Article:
Skim the Google reviews of the now-closed Knights Inn on South Circle Drive in Colorado Springs, and it’s safe to say that you wouldn’t have wanted to spend one night of your life there. With an average rating of 1.7 stars out of 5, the hotel sounded like a scene from a horror movie. “It was one of the worst properties on the planet,” Ken Cruse told Convene. “There was virtually no guest service other than a handwritten sign that said ‘No refunds.’” It would seem that no one would want to stay there, never mind buy it.
Except for Cruse. The co-founder and CEO of Alpha Wave Investors, Cruse has spent his career in the hotel industry focused on asset management and real estate investment strategy, including serving in a variety of roles for Host Hotels and as CEO of Sunstone Hotel Investors. Those positions gave him “a great deal of respect for big brands,” but he said that he also recognized gaps in the hotel landscape. “The industry is populated by well-respected brands, but I think it needs some innovation,” Cruse said. “There is a lot of room for additional guest concepts.”
One of those concepts is Soul Community Planet (SCP), a new hotel with a mission “to make the world a better place by serving those who value personal wellness, social good, and the environment,” according to its website. The Knights Inn property, which Cruse said had “good bones,” was an ideal fit for his investment philosophy: “You always want to start with the right asset on the right street corner and get it at the right price.”
After a nine-month, $6-million renovation, the first-ever SCP Hotel opened last summer, and looks little like its former self. Yoga classes in the 12,000-square-foot fitness center, chairs suspended from the ceiling in a creative co-working space, a front desk that doubles as a bar where guests receive complimentary drinks at check-in — the hotel is now earning the kind of reviews that makes competitors sit up and take notice. It was recently awarded Colorado Springs’ Most Innovative New Business Concept by Visit COS, and it’s getting recognition well beyond home. SCP was named one of U.S. News & World Report’s 30 Hotel New Hotels to Check Out in 2019, and was featured in The New York Times as an example of a hotel carving out its own space in the hospitality industry.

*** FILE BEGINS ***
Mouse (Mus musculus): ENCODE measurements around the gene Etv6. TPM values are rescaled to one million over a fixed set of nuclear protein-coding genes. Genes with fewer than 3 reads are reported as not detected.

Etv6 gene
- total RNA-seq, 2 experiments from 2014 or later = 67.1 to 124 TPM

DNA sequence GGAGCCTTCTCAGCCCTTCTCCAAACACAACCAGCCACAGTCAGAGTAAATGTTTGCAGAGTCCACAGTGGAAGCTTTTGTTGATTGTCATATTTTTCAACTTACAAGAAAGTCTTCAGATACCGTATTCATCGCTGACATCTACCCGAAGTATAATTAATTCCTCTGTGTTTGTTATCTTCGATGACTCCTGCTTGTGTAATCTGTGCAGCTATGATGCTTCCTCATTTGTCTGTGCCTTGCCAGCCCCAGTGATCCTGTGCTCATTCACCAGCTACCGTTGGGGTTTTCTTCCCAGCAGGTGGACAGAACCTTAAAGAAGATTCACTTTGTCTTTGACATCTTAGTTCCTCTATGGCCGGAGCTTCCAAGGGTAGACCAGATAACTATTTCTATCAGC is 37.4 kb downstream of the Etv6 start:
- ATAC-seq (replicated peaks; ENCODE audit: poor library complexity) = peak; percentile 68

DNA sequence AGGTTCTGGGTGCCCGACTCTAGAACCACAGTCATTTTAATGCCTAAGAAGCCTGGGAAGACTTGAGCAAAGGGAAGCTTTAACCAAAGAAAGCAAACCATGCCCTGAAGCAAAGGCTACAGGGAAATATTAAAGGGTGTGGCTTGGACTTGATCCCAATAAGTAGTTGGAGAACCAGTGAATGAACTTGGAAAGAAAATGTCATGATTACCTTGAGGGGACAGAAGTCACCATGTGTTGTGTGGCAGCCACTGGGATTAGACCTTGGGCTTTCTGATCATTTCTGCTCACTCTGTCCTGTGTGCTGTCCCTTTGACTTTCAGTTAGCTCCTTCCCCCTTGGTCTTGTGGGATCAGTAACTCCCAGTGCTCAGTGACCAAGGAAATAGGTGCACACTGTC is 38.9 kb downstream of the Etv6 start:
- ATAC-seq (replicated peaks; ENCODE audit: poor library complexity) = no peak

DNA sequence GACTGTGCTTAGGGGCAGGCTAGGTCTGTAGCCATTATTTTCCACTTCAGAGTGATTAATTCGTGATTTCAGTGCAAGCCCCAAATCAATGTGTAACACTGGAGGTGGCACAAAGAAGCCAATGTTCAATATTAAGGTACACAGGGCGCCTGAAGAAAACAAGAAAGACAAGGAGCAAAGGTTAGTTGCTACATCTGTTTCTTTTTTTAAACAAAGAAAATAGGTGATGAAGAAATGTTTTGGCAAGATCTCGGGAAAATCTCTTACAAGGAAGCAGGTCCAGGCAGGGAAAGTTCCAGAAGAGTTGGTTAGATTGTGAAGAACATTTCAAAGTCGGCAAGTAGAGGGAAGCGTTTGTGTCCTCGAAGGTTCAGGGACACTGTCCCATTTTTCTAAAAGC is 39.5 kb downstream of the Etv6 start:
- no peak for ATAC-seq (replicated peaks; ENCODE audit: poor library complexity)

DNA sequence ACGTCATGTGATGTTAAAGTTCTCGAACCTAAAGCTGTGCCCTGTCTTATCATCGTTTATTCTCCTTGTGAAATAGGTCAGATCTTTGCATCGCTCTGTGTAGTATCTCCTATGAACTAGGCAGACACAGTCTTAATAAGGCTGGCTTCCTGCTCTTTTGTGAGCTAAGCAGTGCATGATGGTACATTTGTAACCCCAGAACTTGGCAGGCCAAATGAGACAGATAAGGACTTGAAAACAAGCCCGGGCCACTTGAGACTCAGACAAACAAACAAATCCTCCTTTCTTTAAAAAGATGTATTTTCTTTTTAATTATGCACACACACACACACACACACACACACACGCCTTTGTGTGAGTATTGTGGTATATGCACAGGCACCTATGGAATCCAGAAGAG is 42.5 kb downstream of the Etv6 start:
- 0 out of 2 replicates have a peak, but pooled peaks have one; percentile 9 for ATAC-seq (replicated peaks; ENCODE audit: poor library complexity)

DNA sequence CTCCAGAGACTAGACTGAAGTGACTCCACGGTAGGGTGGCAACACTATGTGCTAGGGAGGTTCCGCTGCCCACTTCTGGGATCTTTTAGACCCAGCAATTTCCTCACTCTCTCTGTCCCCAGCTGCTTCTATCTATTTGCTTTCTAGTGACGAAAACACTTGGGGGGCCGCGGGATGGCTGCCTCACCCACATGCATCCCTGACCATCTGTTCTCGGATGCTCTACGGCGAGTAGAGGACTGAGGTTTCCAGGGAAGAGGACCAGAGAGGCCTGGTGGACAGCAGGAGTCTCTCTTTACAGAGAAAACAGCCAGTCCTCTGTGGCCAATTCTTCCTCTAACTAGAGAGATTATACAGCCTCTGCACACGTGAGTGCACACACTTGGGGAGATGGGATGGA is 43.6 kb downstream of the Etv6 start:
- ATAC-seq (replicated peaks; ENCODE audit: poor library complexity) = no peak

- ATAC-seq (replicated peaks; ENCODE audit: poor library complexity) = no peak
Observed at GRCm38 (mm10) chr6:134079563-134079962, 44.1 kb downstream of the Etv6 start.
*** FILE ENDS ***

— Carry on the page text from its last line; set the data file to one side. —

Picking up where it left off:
One of the reasons for that media coverage is SCP’s unorthodox approach to room rates. The hotel operates under a Fair Trade Pricing program that allows guests to determine “the price they pay at check-out based on the quality of their experience.” There’s some guidance — guests make their reservations based on suggested rates — to help deter those who are aiming for a free stay. “It puts the accountability on us to deliver,” Cruse said, “and if we don’t, we should be responsible for correcting the mistakes.”
In more than four months, only one guest has requested a price reduction due to a water issue resulting from renovations that were not yet complete. “It tells you that people are fundamentally good,” Cruse said. “If you deliver on what you’re going to say you’ll deliver, guests will hold up their end of the bargain.”
It may be that they’re willing to do so in part because of SCP’s staff. While big brands replace the human experience of check-in and service requests with the efficiencies of mobile app notifications and chatbots, Cruse said that SCP uses — and will continue to use — a different approach.
“We’re never going to be on the leading edge of tech advances,” Cruse said. “We are taking things a step backward and reverting back to that high-touch interaction that the industry used to be known for. When a guest comes in, they know they’re not face-to-face with a corporate entity. They’re talking to a real person who helped them, and our employees have the ability to be themselves. Some of them have purple hair and tattoos. It’s not a total bohemian hippie spot, but it’s a place where everyone truly cares about the brand.”
Cruse will be looking for more people who want to align with the socially conscious approach to the hotel experience. He’s aiming to open between 30 and 40 more SCP properties over the next three years. “We’re going to be opportunistic and find good hotels that we can find at a cheap price, primarily in secondary markets,” he said. “We would rather not compete with the land rush that takes place at some of these gateway locations. The data shows that our target demographic will travel a bit out of the way. With that in mind, we think buying properties a mile away from the core of the destination will work well.”
If the first few months of SCP’s existence are any indication, the brand seems to be on the right path. Current Google reviews come in at 4.4 stars out of 5 — a far cry from the Knights Inn experience.